Unless I can change your mind, we will have to agree to disagree on this one (-: But, I’m happy we agree on many other things.

      • Doug says:

        FWIW, I’m with you on this, mime. It’s immoral to take 12+ % over your entire career and then tax the pittance that’s given back.

      • way2gosassy says:

        Mime, I read your post several times about SS being taxed at 85% and Something didn’t look right about that statement so I did some research. Only 50% of your ss benefits are taxable “if” 50% plus any other taxable income and only if the total is over the bench mark for your filing status. If your total is more than the bench mark for your filing status you only pay taxes as any other tax payer 15% to 33% depending on the amount. Again only 50% of your ss is taxable.

        This may better explain it,

      • 1mime says:

        Sassy, please read this and see if you get a different tax rate for SS benefits. The most significant point of this is that if SS benefits above the base rates is going to be taxed (which I don’t think is right, but that’s a separate argument), then the rates should be tied to inflation to make it fair. As pointed out in Burns’ article, the tax was never intended to apply to the same income today as when the law was changed. Fix that and at least it would be more fair. From the SS website, link below.

        “No one pays federal income tax on more than 85 percent of his or her Social Security benefits based on Internal Revenue Service (IRS) rules. If you:

        file a federal tax return as an “individual” and your combined income* is
        between $25,000 and $34,000, you may have to pay income tax on up to 50 percent of your benefits.
        more than $34,000, up to 85 percent of your benefits may be taxable.

        file a joint return, and you and your spouse have a combined income* that is
        between $32,000 and $44,000, you may have to pay income tax on up to 50 percent of your benefits
        more than $44,000, up to 85 percent of your benefits may be taxable.

      • unarmedandunafraid says:

        1mime – not much of a disagreement. After looking at the link you provided, I would be ok with raising the thresholds or tying them to inflation. I think the really sad thing here is that many, many, people are going into retirement age with no or very little savings. Traditional retirement plans were scrapped in many companies, including the company I worked for. 401k’s were available but not contributed to by some young people. The recent recession emptied many 401ks. Most wealth is equity in homes. And you know what happened to the real estate market recently. So depending on your timing, that may not turn out well for some. Even if you try to save and you make the minimum or slightly over, it is tough.

        Medical problems can be worrisome, at least we have medicare. And death panels.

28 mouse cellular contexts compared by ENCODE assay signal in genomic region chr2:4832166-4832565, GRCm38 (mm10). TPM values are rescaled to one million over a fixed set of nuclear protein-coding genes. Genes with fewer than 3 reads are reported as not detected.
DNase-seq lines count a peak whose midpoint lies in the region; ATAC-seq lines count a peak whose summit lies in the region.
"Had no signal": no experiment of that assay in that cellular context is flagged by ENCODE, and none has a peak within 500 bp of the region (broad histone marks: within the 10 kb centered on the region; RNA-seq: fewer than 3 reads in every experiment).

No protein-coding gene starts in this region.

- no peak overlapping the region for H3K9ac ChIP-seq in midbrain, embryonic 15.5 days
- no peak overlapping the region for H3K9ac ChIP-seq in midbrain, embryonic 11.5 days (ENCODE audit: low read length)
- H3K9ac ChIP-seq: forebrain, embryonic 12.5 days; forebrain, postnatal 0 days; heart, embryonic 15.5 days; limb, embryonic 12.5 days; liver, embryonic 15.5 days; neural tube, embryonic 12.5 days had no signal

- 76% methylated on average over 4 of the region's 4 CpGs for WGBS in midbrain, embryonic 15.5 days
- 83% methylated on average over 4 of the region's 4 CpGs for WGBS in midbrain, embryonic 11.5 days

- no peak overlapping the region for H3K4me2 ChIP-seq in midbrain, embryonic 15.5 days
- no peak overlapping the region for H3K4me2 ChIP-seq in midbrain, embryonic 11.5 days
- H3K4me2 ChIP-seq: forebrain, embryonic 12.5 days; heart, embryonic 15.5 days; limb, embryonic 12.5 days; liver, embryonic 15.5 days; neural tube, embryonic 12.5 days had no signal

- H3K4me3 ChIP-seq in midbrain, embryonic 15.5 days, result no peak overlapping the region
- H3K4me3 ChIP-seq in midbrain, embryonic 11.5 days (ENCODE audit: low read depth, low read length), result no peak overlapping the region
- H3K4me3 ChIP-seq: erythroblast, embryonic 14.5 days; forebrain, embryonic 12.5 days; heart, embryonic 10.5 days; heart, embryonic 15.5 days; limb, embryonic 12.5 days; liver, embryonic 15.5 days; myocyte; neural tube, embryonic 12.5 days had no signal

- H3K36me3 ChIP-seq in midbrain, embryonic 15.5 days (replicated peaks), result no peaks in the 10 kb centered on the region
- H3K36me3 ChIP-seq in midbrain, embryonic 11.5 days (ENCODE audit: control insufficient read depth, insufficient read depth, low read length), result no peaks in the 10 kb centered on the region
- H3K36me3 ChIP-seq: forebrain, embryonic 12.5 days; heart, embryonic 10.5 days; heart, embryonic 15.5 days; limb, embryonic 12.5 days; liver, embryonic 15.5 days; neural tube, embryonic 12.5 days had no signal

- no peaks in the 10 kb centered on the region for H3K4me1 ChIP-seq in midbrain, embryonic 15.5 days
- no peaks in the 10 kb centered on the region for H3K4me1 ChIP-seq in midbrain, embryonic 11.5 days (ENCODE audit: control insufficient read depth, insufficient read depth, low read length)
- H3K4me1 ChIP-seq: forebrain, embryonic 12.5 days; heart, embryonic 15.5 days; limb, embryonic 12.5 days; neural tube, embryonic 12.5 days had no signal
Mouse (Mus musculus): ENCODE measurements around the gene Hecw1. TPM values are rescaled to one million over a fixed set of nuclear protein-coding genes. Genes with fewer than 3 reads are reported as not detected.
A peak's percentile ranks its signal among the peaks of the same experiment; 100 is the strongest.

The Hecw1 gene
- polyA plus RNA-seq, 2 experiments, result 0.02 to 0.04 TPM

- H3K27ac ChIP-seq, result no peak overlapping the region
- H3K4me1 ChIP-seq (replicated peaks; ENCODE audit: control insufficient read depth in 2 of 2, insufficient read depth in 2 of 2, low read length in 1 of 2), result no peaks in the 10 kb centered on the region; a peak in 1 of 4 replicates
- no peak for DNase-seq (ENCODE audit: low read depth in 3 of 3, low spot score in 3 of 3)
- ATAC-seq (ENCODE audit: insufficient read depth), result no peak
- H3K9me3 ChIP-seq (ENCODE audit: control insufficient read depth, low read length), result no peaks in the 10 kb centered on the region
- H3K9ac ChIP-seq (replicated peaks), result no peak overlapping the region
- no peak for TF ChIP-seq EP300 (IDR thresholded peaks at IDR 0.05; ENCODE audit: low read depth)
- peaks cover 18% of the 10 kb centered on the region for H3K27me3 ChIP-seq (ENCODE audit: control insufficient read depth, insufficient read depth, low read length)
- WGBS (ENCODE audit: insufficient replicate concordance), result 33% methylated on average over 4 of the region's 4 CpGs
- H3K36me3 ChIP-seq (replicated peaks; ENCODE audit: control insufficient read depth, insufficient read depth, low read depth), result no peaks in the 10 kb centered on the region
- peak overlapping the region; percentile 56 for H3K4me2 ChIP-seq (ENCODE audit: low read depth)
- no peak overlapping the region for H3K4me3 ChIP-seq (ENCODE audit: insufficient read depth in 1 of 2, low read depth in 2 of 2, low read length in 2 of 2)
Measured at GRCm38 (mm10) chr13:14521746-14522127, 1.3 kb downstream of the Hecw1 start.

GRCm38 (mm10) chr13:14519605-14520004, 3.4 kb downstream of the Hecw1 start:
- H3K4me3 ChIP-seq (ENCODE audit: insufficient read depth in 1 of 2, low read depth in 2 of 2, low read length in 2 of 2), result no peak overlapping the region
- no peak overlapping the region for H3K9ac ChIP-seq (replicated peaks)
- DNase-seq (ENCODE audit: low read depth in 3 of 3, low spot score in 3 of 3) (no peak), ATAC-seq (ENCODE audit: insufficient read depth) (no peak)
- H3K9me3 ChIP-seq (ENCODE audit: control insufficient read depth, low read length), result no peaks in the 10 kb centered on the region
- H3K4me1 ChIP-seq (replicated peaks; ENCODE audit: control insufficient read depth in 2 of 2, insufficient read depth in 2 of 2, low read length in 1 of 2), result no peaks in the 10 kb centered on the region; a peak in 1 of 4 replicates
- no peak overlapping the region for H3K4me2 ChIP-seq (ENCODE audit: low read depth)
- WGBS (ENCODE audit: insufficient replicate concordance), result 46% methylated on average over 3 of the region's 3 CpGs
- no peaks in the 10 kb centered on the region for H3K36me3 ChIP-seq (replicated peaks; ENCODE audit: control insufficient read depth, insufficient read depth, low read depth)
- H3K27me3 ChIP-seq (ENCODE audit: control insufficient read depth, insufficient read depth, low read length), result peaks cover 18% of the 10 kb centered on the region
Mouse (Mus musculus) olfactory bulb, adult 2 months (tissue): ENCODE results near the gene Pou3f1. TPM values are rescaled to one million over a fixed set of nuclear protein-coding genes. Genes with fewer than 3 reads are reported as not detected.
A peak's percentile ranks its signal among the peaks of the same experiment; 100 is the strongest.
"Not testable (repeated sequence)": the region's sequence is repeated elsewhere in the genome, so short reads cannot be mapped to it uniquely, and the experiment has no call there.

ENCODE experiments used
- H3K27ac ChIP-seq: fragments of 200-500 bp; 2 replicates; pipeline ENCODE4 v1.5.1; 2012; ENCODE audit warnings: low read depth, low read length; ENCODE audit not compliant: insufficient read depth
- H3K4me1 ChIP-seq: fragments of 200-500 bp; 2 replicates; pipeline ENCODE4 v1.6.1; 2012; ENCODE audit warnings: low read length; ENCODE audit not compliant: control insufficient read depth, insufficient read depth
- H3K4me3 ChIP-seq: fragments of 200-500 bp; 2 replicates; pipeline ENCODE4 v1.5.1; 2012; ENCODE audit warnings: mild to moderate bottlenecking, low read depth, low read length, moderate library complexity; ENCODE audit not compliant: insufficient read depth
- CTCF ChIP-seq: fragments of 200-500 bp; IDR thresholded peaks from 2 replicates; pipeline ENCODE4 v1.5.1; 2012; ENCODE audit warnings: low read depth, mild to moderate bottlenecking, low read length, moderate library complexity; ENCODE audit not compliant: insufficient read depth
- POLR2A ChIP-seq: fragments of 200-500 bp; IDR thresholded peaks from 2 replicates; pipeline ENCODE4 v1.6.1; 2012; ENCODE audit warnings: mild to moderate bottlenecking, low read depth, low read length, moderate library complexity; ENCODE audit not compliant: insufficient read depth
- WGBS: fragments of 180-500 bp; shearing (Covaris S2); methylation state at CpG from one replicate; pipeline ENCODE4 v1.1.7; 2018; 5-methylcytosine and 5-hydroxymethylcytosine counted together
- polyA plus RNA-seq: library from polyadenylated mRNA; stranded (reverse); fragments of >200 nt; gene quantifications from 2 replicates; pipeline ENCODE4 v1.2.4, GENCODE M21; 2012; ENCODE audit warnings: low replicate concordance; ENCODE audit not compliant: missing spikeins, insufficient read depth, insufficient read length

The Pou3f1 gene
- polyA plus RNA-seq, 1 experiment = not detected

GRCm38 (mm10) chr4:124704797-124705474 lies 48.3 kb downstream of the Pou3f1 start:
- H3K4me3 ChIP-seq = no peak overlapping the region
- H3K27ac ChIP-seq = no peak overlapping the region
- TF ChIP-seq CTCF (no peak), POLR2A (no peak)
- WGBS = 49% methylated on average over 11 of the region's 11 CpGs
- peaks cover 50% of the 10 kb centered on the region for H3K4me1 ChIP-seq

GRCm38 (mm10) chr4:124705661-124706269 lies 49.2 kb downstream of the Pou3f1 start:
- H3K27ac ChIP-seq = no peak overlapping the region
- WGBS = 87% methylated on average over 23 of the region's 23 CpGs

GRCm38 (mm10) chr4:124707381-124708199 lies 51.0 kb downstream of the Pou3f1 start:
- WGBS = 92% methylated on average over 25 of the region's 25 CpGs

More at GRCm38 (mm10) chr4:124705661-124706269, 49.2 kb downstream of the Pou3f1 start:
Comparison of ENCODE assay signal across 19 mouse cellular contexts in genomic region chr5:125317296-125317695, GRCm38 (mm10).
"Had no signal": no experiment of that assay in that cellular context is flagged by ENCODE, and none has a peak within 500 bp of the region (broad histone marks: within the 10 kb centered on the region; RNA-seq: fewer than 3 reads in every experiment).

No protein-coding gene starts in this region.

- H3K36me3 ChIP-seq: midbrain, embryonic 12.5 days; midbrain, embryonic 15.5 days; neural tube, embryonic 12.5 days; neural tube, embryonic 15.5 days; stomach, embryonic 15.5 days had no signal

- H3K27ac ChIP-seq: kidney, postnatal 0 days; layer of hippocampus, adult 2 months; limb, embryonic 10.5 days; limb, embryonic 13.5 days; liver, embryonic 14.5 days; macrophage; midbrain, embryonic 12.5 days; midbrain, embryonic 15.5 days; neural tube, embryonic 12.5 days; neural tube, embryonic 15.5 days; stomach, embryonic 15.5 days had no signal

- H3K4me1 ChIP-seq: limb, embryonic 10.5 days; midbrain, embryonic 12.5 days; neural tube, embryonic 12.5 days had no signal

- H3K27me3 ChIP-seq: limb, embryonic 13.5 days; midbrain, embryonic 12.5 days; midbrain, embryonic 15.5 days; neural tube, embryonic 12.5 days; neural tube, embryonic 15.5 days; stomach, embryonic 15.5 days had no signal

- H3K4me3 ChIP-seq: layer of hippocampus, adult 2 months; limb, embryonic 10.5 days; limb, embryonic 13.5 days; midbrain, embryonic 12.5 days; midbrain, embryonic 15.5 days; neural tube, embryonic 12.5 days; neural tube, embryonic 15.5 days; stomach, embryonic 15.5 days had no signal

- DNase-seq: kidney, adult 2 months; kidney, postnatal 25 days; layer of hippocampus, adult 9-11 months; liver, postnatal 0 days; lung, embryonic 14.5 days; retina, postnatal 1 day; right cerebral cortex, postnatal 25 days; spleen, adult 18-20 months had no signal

• johngalt says:

        1mime – I’m not suggesting a flat tax as it is advocated by many, in which all taxpayers would pay x% of their income. I would still leave it with progressive rates, but would prefer that all sources of income be taxed the same, whether from wages or investment. I would also eliminate most, if not all, deductions. If you did this, you could lower rates, probably substantially.

      • fiftyohm says:

        “Here’s what I suggest: STOP taxing social security benefits. These earnings have already been taxed once and since millions of Americans receive SS, this would help many more people while they are alive and able to use the money.” 1mime


        Point 1. “These earnings have already been taxed once” Wrong. FICA is, and has always been, deductible.

        Point 2. “since millions of Americans receive SS, this would help many more people while they are alive and able to use the money.” So by this logic, we should not tax the young because there are millions and millions more of them than SS recipients, and and we would therefore “help” even more people.

        Point 3. (Inferred) SS benefits are money I’ve already put in to the system. Bullshit. Tell you what – add up what you’ve received in SS payments so far. Combine that with what you figure you’ll receive by age 81. (Statistical life expectancy for you.) Then compare the sum to what you paid in over your working career, Then kindly get back to us and tell me how wrong I am.

        This is such a cringingly stark example of “go redistribute everyone’s wealth but mine” I’ve seen in some time.

      • unarmedandunafraid says:

        Strangely Doug thinks SS is not a bargain, and rightly includes the employers contribution. And Fiftyohm thinks it is a bargain, that most of us get more out than we put in.

        I won’t try to figure rate of return of stock market on one side of the argument or the overlooked benefits on the other. That is SS is more that a retirement plan. It is also long term disability insurance plan and it also provides survivors benefits. It would be interesting to ask an insurance company to duplicate those benefits and get a look at the premiums.